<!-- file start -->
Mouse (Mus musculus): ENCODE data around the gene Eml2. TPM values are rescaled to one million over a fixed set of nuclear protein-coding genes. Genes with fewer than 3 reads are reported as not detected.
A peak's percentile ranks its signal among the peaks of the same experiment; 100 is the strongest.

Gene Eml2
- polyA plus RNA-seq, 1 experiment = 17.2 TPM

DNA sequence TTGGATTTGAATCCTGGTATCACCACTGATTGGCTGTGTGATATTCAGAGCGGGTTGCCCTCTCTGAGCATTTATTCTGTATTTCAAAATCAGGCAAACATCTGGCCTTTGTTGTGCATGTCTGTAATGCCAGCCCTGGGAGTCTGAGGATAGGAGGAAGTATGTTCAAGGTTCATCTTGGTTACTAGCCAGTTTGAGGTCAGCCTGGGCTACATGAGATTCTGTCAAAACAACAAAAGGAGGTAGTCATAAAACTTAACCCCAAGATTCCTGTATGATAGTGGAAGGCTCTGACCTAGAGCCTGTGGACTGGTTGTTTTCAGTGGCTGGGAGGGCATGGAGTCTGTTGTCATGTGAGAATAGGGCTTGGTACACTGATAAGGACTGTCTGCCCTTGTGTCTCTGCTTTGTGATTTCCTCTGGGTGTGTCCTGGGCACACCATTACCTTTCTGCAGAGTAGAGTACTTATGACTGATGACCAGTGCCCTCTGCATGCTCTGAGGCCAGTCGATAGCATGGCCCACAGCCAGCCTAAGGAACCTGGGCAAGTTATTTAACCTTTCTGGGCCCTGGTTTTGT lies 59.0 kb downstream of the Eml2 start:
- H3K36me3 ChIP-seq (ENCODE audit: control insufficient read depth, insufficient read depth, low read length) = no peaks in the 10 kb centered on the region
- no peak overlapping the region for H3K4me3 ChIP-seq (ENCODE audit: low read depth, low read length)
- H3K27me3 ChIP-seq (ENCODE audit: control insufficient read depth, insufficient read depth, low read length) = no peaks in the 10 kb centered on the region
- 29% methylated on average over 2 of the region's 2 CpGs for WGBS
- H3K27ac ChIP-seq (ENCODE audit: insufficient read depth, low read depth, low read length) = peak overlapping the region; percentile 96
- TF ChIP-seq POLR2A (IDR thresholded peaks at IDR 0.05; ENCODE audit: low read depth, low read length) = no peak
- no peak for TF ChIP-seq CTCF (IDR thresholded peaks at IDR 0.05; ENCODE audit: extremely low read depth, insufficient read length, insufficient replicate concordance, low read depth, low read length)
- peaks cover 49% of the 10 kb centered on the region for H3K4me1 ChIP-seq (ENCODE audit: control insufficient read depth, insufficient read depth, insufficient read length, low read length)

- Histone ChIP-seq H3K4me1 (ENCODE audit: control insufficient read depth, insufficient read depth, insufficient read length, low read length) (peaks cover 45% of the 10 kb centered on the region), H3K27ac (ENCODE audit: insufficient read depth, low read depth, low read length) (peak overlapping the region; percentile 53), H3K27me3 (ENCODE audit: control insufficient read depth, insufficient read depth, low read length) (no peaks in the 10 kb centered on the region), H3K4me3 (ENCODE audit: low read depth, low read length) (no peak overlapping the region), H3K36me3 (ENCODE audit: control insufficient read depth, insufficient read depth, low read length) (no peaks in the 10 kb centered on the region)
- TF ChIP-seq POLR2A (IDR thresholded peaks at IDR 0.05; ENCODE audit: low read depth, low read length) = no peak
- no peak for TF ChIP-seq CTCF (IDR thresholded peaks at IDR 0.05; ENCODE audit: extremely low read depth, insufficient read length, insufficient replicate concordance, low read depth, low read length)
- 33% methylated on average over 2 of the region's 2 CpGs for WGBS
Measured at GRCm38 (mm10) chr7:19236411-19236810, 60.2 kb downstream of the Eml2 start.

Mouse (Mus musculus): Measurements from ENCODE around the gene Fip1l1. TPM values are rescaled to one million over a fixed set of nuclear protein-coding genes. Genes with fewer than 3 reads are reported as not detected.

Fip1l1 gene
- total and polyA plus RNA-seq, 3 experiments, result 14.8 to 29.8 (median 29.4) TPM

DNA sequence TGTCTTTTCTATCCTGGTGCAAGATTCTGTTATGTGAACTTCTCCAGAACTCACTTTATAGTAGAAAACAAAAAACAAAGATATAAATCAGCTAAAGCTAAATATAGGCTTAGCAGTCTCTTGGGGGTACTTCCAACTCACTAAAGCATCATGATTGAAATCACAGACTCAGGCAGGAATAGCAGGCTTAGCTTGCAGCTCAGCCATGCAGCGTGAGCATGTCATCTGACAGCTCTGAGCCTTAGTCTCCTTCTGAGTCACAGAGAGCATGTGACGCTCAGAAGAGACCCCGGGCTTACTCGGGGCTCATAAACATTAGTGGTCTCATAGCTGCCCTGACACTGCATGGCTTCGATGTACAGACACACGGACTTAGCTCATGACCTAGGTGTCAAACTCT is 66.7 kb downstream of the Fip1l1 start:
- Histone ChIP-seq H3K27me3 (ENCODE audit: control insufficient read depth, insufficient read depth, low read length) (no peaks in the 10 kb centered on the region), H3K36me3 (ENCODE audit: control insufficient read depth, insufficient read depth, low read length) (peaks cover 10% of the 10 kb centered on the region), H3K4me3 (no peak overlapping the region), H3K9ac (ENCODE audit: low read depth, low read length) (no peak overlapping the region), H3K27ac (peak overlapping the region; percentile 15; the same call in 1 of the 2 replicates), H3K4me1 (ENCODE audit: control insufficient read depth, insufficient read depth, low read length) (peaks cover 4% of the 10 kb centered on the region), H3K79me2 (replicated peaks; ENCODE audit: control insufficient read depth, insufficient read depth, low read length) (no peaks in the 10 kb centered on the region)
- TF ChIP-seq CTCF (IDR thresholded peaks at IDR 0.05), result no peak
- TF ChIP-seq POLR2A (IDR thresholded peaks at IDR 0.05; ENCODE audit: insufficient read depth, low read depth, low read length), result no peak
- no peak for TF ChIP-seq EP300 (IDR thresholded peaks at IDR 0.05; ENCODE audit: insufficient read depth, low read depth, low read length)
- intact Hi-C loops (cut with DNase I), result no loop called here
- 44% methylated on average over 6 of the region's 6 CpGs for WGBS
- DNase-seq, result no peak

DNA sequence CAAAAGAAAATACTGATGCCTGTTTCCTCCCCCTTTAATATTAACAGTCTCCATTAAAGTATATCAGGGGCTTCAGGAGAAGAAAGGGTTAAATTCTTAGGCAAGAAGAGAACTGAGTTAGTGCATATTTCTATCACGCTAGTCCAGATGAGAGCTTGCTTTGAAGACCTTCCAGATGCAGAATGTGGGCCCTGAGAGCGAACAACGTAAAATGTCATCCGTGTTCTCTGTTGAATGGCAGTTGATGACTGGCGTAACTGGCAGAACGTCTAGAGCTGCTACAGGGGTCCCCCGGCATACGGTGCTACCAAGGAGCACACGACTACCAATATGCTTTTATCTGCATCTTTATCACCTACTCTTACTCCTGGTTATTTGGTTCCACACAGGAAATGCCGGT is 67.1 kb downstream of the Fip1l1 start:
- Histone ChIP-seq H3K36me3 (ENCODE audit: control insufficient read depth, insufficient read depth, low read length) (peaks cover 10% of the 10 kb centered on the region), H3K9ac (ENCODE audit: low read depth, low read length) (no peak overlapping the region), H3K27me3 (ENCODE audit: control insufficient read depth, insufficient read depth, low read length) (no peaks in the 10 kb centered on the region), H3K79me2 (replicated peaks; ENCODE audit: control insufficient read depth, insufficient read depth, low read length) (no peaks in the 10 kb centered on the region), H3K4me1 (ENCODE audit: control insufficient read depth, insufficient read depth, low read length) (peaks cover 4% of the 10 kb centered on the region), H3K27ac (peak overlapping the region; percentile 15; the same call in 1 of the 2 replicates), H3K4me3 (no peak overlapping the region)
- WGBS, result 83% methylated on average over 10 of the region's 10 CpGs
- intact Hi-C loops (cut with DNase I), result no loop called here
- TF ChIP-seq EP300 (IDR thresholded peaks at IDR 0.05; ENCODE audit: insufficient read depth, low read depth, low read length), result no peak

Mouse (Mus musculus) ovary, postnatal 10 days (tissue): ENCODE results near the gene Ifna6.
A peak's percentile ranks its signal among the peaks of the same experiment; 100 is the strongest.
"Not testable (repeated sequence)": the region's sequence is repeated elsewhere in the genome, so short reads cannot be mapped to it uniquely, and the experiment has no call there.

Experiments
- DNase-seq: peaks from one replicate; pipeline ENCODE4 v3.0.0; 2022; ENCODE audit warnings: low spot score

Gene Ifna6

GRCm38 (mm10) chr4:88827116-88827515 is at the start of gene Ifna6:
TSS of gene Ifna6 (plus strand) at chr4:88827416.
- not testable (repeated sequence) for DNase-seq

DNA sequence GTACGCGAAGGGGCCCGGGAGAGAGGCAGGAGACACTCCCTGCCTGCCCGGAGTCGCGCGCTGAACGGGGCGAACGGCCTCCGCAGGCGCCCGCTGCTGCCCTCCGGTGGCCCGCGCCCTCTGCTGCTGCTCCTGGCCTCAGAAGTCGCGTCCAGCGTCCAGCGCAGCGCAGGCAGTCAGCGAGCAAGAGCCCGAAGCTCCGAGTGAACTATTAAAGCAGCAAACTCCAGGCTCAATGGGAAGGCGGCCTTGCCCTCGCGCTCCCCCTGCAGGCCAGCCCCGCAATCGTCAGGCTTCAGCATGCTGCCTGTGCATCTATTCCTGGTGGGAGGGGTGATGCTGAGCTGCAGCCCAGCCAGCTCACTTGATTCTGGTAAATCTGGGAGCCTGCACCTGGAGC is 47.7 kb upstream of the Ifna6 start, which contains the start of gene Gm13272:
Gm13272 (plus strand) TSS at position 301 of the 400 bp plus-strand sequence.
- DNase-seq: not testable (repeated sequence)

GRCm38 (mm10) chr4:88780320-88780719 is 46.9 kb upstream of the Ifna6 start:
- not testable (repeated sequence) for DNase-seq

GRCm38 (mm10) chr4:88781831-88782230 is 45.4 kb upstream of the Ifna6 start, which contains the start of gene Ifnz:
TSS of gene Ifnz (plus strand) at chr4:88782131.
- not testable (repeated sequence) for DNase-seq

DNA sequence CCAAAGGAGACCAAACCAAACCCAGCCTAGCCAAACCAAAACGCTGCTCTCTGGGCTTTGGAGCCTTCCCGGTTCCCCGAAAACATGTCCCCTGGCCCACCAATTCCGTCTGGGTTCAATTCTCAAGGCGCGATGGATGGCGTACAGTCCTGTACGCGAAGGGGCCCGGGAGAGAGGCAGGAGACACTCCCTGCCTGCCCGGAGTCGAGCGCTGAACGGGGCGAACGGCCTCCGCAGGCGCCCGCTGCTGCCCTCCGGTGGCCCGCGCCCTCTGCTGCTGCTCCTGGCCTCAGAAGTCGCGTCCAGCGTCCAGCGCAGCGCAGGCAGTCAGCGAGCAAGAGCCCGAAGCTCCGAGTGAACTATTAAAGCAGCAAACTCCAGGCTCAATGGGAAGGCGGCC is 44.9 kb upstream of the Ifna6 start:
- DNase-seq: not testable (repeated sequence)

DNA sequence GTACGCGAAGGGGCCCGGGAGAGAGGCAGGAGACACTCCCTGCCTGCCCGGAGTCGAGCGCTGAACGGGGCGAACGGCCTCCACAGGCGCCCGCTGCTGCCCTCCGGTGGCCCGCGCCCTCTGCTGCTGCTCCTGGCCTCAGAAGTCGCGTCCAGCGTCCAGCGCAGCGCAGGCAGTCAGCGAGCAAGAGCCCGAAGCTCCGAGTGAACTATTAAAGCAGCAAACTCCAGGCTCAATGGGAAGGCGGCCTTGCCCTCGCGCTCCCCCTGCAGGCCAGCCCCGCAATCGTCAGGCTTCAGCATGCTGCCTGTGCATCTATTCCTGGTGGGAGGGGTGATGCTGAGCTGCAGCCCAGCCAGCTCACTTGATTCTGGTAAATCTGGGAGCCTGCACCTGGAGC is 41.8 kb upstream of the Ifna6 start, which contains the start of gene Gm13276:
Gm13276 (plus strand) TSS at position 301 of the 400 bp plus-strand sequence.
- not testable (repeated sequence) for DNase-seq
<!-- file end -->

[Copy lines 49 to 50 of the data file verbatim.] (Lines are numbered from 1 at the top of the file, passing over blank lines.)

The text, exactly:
GRCm38 (mm10) chr4:88781831-88782230 is 45.4 kb upstream of the Ifna6 start, which contains the start of gene Ifnz:
TSS of gene Ifnz (plus strand) at chr4:88782131.